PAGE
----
“At this point in my cooking life, everyone I know is aware that…a dinner invitation from me is also a mandate to pick herbs, grate cheese, chop vegetables, roll out dough, set the table and wash the dishes….I love the way cooking together unfailingly puts everyone at ease, so when I’m in charge, the cooking is the party, rather than an obstacle to overcome on the way to pleasure with my guests.” (“All Hands on Deck Dumpling Party”)
I took my inspiration from Nosrat, and decided I wouldn’t start cooking until my friends arrived. We’d all do it together.
The recipe I chose wasn’t from SFAH, but it felt right to me. We would make spaghetti with meatballs, using a NYT Cooking recipe. Beforehand, I filled fancy ivory salt and pepper shakers that I’d never used since I received them at my wedding five and a half years ago. What better time to break them in? I put out cheese, crackers, and pistachios, and opened the chianti. Then my guests arrived.
Tess sliced apples and chopped parsley, while Ben parsed the onions and garlic. I whisked together eggs, almond meal, ricotta, parmesan, red pepper flakes, garlic, parsley, salt and pepper and dropped the ground beef and pork on top. Ben mixed it all up, gingerly, with his hands and formed it into walnut sized balls. I browned the meatballs in a little olive oil, and then Liz cooked the onions, scraping up the delicious brown bits from the bottom of the pan. Michael stirred the sauce and washed basil leaves which I set on top of the simmering sauce before putting on the lid.
Someone boiled pasta.
Someone washed a few dishes.
Someone lit candles.
Someone laid the table.
Someone selected a playlist for background music.
We all sat down to eat.
My five chairs were mismatched, and so were my plates. I didn’t have a plan for dessert, and my narrow galley kitchen isn’t well-suited for multiple cooks in the kitchen. It didn’t matter. We had a delicious meal that we’d all created together, and relaxed, comfortable conversation. I can’t wait to do it again.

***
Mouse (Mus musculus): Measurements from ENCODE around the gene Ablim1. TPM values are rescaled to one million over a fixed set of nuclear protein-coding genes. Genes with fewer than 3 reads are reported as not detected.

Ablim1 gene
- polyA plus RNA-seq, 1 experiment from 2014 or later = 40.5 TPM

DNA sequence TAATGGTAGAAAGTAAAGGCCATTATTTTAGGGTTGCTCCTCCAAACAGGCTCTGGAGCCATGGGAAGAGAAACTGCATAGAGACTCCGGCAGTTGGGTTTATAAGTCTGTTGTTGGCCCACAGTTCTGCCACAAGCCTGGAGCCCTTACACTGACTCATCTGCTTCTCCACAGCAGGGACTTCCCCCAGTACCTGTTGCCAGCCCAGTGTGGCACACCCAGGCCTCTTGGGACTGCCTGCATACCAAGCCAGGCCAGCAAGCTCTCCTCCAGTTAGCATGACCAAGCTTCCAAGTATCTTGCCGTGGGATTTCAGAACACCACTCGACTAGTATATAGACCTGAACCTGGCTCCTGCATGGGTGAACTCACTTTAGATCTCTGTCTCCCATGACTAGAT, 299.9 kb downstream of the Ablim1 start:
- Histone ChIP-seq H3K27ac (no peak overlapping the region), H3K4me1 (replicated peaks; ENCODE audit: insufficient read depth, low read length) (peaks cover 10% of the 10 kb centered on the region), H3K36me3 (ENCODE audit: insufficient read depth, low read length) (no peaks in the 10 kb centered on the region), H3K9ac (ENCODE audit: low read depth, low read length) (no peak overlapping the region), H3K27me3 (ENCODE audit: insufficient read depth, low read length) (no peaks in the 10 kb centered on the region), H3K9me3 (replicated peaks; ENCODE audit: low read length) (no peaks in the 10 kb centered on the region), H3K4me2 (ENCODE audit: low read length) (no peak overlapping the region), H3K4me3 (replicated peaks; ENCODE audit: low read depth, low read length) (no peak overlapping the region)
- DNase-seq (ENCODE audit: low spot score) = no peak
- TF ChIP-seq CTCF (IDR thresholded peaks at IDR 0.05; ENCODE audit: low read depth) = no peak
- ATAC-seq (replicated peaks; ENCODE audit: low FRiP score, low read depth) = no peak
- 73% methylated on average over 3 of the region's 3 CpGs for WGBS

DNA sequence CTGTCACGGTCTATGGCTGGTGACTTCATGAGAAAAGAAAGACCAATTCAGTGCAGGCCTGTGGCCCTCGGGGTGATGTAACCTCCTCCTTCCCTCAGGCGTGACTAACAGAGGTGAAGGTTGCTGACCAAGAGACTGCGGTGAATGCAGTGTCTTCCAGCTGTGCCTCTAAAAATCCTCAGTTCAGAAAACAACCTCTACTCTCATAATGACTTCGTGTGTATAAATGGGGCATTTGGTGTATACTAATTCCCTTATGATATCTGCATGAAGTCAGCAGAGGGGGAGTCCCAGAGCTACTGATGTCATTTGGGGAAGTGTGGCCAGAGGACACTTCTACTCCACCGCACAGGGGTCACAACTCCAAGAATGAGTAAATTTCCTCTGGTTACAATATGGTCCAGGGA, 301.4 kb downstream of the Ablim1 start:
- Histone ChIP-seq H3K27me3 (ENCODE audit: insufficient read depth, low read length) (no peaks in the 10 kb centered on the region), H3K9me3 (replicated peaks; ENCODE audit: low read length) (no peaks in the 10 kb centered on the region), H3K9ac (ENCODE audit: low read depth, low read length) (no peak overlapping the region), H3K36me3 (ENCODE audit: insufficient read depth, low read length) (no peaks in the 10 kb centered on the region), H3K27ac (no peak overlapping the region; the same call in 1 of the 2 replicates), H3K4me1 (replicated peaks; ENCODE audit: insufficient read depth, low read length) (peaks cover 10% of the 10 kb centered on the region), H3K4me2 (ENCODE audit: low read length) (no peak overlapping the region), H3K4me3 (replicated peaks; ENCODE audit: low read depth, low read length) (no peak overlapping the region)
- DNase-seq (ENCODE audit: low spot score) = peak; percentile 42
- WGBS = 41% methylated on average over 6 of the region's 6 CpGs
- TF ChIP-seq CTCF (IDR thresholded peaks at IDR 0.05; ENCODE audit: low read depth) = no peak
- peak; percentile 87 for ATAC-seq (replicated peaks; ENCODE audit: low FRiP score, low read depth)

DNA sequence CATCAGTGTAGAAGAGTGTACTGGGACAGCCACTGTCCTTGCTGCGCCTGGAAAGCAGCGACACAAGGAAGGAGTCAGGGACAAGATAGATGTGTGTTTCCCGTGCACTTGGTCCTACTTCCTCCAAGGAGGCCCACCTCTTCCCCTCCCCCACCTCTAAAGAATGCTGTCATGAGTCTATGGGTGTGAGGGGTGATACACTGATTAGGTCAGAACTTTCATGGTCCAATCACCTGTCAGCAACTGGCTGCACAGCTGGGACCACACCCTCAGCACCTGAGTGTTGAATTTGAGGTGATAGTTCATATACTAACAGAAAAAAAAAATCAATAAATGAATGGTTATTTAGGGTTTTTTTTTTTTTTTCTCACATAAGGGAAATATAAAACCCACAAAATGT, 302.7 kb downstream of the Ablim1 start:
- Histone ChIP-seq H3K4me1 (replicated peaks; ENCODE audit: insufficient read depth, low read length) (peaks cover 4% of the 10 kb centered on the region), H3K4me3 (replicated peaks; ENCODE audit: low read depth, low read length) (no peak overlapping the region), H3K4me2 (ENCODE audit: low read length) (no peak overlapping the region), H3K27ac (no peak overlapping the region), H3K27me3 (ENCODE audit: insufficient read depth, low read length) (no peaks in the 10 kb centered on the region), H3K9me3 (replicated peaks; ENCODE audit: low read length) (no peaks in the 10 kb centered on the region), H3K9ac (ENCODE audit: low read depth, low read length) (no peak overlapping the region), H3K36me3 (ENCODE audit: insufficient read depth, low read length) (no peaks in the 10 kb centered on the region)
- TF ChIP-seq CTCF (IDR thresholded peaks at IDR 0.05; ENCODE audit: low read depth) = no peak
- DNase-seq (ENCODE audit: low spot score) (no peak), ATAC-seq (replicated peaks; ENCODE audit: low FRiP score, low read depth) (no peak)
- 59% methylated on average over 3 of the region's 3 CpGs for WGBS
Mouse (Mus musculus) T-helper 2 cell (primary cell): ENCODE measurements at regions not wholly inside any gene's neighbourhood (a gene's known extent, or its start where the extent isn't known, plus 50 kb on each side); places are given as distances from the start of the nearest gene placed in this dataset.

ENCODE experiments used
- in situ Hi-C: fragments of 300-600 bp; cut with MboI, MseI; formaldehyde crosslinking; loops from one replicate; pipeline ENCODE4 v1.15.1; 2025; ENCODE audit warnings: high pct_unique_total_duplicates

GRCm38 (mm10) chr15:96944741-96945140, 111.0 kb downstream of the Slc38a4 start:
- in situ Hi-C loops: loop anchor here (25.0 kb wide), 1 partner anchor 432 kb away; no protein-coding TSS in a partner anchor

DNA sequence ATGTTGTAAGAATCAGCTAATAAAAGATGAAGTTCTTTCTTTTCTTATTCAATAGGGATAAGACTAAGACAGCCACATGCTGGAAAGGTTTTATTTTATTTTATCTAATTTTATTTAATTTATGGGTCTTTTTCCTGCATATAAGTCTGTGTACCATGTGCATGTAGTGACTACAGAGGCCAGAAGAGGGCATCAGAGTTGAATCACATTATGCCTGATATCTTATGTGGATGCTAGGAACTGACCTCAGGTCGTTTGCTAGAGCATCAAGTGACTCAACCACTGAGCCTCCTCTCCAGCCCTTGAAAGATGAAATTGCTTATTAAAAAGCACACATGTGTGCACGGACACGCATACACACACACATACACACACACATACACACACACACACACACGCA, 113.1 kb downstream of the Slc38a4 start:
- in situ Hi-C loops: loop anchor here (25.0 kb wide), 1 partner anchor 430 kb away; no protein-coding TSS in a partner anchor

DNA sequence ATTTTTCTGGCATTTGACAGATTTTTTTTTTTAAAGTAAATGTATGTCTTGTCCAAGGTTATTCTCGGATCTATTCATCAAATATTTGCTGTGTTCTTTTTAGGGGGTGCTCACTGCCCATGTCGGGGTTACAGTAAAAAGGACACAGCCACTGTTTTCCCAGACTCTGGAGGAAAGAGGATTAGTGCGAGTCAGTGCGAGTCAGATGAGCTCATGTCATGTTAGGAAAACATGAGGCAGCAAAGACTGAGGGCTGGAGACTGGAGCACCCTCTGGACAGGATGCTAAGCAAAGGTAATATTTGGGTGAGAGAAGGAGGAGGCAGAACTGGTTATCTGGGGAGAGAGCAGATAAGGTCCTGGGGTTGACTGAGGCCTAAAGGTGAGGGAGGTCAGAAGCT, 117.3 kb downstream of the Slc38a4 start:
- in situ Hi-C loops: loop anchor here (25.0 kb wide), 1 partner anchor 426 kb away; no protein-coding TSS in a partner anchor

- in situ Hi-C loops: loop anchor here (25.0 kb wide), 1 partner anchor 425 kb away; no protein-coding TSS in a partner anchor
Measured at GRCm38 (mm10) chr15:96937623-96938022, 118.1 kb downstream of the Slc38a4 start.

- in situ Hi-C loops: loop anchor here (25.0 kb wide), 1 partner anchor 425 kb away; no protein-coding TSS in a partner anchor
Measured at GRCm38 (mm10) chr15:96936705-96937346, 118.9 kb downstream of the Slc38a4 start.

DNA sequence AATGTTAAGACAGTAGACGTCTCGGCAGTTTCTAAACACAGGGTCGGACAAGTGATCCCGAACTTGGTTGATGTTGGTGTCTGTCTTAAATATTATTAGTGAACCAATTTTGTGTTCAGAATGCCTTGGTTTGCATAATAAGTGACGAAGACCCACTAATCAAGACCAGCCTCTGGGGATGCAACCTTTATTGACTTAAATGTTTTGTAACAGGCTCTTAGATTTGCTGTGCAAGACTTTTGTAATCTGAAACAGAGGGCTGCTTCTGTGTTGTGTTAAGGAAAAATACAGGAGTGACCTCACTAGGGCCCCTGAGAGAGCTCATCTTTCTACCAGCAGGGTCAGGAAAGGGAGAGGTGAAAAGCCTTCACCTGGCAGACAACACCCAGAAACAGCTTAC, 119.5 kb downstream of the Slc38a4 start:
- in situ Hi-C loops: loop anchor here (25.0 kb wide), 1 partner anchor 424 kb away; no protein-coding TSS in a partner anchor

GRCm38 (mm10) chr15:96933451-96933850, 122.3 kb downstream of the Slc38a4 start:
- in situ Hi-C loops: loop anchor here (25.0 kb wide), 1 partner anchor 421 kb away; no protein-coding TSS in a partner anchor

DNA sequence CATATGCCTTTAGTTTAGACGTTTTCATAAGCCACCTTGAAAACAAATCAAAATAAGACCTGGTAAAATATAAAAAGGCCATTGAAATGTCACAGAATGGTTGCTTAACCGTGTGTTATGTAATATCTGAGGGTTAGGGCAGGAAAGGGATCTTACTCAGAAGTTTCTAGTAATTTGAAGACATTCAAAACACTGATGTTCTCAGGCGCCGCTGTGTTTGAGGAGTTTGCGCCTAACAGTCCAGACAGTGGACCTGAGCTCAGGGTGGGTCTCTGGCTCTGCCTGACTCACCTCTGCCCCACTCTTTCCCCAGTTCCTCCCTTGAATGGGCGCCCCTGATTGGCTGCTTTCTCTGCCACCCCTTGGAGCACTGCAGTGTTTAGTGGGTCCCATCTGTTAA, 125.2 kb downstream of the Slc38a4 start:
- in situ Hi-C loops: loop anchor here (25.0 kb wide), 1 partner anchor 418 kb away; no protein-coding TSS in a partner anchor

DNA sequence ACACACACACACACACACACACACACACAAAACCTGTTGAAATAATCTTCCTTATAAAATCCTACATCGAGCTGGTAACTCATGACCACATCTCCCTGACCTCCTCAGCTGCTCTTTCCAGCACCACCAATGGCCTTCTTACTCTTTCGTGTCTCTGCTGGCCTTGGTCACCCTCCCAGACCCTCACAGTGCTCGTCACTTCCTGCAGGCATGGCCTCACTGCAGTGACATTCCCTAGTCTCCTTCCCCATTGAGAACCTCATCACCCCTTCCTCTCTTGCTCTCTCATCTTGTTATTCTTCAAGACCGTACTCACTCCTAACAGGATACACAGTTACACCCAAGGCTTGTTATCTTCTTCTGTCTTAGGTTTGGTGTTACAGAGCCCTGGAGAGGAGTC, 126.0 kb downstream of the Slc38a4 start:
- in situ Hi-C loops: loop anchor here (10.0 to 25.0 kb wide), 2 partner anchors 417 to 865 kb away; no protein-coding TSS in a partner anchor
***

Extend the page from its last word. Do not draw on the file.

Salt, Fat, Acid, Heat hasn’t revolutionized my cooking (yet), but it has made me more connected to it. The meatballs we made, for instance, showcased fat spectacularly: delicate, succulent orbs of beef, pork, ricotta, parmesan, eggs. You use intense heat to brown them on all sides before using low heat to simmer them in tomato sauce. The balance between the rich fat of the meat, the bright acid of the tomatoes, and the salt in the meatballs, the sauce, the pasta water, makes every bit perfect on the palate. I understand why it tastes so good now. Before, I only accepted that it did.
That matters to me, since food — cooking it, eating it, sharing it — is a big part of my life. But now the pleasure of cooking together matters to me too. I’m learning that your home doesn’t have to be perfect to welcome people into it. And your meal doesn’t have to be ready-to-serve when your guests walk in for you all to enjoy it. That takes the pressure off of a dinner party, and leaves behind only the joy.